London: Thousands of nurses, midwives and ambulance staff, who were on a four-hour strike over payment rise, ended their protest on Monday morning.
Workers of Britain's National Health Service (NHS) from six trade unions went on a strike for four hours today for the first time in 30 years to protest against the government's decision to deny them a one per cent pay rise.
The Royal College of Midwives (RCM) participated in its first strike since it was founded in 1881.
Services have been disrupted in the wake of the strike although emergency services were kept running as was agreed by the unions and NHS bosses before the walkout.
Ahead of the strike, unions and managers had met to ensure that essential services were maintained.
Military personnel and police were also put on stand-by to help provide ambulance services if needed.
Hospital staff were also seen leaving the picket lines to deal with patients in some places.
Union leaders had always said their members will be providing "life and limb" cover during the strike.
The expectation was that 999 calls would be answered and A&E units would remain open.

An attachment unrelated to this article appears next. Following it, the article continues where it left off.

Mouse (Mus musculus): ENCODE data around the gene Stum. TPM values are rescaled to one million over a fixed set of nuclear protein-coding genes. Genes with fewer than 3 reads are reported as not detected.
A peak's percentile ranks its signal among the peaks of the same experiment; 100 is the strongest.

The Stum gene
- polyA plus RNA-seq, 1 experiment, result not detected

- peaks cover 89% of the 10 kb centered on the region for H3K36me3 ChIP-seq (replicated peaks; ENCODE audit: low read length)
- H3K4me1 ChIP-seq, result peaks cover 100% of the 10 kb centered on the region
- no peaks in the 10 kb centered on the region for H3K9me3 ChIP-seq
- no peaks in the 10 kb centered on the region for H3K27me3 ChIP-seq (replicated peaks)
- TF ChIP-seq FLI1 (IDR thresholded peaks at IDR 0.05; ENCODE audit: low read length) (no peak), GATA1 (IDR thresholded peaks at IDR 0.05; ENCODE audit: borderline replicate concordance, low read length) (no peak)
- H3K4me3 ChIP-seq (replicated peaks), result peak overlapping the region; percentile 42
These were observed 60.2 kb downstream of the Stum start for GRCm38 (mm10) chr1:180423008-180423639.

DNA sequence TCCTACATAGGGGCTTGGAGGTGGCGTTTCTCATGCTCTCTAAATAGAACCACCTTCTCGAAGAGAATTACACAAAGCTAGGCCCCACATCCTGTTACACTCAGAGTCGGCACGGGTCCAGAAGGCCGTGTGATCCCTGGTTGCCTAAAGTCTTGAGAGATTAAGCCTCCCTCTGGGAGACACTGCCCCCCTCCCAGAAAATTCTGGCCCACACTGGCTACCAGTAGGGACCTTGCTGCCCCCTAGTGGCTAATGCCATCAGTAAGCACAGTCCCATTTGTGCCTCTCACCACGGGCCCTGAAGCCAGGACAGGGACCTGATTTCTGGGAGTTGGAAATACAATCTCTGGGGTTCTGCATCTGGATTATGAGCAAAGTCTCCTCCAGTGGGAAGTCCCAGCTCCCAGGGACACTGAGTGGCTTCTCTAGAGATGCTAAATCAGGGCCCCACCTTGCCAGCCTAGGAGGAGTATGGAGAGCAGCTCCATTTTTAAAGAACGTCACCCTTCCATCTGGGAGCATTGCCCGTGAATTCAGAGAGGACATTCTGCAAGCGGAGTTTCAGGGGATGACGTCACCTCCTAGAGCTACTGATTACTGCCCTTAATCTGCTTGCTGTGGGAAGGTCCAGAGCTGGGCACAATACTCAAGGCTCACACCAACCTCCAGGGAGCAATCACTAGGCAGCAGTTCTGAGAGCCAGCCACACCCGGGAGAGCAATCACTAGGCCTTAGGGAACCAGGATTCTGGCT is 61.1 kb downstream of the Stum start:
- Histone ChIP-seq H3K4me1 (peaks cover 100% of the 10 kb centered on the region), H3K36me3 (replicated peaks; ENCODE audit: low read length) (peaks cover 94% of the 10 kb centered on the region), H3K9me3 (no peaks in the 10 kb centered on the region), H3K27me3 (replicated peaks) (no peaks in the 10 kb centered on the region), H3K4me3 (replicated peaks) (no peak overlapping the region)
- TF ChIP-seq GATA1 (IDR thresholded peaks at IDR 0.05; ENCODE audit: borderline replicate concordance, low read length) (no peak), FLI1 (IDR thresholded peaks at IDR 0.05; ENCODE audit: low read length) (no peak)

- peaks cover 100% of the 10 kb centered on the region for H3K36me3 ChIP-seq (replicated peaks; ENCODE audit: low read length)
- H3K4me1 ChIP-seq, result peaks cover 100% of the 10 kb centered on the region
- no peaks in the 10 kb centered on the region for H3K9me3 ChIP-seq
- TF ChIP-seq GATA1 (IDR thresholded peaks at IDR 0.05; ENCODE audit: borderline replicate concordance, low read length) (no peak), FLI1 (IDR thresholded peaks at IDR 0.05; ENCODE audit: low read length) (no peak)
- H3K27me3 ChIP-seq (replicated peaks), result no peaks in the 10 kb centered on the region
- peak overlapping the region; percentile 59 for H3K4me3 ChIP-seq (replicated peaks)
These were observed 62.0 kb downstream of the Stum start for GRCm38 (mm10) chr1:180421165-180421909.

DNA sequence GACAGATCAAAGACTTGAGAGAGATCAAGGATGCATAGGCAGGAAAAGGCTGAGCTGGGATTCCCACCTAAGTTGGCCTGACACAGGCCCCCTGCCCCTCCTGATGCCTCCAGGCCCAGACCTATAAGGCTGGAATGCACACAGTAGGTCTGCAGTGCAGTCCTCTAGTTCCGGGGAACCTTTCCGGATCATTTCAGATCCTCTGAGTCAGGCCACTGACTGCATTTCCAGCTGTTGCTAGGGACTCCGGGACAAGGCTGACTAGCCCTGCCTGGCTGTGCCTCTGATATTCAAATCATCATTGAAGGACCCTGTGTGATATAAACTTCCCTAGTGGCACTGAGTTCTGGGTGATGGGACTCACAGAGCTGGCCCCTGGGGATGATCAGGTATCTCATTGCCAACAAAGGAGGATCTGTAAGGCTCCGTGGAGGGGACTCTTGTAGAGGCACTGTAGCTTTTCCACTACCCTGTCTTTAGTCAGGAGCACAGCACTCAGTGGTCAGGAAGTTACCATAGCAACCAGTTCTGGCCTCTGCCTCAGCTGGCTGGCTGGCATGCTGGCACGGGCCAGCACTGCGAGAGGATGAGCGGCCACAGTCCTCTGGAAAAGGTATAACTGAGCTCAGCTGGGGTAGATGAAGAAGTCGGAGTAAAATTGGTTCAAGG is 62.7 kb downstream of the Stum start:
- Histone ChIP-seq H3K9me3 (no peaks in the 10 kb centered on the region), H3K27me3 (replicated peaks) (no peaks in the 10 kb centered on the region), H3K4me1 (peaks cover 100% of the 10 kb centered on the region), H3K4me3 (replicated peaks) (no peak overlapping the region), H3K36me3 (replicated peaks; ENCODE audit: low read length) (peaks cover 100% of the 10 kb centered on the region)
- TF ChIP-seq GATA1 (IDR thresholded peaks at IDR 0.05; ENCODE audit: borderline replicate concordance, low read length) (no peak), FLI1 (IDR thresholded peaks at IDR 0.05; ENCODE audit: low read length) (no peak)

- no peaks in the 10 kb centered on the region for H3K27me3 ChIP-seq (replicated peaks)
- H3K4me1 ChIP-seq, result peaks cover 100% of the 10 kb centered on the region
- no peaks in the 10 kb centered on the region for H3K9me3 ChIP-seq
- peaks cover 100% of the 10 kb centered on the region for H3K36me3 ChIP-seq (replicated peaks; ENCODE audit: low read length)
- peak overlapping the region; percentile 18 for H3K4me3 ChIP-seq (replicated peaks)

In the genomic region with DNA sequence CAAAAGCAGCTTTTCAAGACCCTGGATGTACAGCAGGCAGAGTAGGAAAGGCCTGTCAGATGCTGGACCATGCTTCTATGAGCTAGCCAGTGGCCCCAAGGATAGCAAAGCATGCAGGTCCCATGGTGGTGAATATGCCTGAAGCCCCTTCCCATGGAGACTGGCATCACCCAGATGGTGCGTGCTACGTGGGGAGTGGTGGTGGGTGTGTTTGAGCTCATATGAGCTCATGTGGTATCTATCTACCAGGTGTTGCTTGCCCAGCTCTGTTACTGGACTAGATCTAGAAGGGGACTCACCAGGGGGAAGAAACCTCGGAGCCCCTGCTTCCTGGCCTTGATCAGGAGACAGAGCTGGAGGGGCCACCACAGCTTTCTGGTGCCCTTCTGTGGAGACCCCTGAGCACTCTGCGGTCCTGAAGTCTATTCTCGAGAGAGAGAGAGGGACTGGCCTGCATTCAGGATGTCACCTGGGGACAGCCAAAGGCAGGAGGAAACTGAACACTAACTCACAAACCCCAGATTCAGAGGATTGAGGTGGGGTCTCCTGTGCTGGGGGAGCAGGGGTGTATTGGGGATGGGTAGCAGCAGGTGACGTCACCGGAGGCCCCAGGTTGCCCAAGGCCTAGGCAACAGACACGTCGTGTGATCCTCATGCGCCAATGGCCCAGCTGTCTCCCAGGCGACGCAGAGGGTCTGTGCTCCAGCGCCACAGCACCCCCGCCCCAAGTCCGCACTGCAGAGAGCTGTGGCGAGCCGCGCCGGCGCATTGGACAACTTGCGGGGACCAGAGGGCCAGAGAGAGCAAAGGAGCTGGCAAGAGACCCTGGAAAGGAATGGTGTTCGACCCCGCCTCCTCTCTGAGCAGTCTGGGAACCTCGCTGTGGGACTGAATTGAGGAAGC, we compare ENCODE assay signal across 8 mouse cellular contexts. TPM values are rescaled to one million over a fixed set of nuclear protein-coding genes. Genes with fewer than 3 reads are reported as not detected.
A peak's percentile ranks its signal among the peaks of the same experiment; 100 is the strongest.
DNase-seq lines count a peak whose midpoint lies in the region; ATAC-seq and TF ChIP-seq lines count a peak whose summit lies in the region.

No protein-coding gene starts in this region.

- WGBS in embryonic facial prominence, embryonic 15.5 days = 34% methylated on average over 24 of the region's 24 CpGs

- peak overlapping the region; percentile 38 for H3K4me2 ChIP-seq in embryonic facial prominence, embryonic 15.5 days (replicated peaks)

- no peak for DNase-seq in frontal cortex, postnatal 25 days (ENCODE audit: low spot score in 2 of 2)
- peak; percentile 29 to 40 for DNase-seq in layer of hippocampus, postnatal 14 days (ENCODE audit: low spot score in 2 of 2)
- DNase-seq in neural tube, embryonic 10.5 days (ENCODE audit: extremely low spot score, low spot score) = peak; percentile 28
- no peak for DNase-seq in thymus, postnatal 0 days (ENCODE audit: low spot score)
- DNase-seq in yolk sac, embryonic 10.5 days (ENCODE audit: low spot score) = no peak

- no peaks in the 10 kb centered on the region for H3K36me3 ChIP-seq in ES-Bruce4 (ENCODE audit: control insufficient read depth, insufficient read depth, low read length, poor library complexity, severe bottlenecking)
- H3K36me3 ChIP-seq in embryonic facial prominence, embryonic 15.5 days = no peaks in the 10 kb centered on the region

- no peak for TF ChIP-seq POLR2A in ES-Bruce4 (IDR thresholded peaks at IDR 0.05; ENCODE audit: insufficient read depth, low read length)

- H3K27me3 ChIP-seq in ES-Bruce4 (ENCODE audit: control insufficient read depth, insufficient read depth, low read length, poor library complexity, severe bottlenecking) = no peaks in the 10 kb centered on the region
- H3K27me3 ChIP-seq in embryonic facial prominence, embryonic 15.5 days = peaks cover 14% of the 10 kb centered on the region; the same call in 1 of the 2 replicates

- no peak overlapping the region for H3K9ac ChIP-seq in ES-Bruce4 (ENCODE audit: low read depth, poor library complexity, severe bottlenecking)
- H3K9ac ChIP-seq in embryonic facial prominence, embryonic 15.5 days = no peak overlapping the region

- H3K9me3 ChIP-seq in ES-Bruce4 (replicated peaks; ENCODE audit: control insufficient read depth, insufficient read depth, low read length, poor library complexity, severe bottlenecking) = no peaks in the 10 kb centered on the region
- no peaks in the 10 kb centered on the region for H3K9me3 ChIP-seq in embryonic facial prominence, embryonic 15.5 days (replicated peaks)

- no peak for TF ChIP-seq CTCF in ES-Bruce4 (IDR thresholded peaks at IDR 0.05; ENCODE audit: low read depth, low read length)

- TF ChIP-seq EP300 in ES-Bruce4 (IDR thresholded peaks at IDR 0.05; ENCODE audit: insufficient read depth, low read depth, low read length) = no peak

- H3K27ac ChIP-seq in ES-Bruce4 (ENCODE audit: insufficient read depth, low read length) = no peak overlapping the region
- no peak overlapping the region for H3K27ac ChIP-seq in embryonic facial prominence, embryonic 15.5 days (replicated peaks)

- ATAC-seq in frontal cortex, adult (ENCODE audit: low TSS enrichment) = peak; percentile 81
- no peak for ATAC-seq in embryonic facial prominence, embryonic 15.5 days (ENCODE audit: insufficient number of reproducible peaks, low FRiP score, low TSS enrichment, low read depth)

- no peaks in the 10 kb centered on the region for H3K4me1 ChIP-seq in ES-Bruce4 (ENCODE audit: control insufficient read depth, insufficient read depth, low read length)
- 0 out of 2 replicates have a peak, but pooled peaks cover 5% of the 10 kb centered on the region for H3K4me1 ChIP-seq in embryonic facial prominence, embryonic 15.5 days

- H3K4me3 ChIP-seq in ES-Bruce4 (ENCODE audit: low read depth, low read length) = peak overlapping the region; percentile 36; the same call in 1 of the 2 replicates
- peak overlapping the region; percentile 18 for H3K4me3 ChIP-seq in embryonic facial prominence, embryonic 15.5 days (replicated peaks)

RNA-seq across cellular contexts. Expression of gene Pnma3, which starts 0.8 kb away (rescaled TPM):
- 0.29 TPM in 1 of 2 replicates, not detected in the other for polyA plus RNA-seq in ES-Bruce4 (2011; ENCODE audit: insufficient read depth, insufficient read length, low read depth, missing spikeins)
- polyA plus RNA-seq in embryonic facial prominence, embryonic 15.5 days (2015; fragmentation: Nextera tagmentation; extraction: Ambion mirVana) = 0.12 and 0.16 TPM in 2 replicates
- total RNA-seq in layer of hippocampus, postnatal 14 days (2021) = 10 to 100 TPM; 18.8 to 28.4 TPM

The dispute involves more than 400,000 NHS staff, who have been hit by pay freezes or below-inflation rises, since the Conservative-led coalition came to power in 2010.
Ministers say a universal pay rise would be unaffordable and result in the loss of 6,000 nursing jobs.
"Up and down the country, hundreds of thousands of workers are out fighting for fair pay and for the NHS. The fact that so many unions representing a range of NHS workers are taking action should send a clear message to the government," National Officer of Unison Trade Union Christina McAnea said.
"The NHS relies on the good will of its workers, but we know that a demotivated workforce is bad for patients. The government needs to start negotiating with us and reconsider their pay policy," McAnea said.